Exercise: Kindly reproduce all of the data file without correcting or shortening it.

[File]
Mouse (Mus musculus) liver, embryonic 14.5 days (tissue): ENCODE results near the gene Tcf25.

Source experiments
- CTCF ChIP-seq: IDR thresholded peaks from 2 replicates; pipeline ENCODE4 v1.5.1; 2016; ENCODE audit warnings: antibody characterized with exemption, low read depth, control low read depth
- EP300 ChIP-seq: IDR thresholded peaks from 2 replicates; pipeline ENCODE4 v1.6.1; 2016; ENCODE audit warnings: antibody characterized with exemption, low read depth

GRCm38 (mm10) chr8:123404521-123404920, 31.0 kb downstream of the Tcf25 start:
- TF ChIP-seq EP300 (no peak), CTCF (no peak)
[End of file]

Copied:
Mouse (Mus musculus) liver, embryonic 14.5 days (tissue): ENCODE results near the gene Tcf25.

Source experiments
- CTCF ChIP-seq: IDR thresholded peaks from 2 replicates; pipeline ENCODE4 v1.5.1; 2016; ENCODE audit warnings: antibody characterized with exemption, low read depth, control low read depth
- EP300 ChIP-seq: IDR thresholded peaks from 2 replicates; pipeline ENCODE4 v1.6.1; 2016; ENCODE audit warnings: antibody characterized with exemption, low read depth

GRCm38 (mm10) chr8:123404521-123404920, 31.0 kb downstream of the Tcf25 start:
- TF ChIP-seq EP300 (no peak), CTCF (no peak)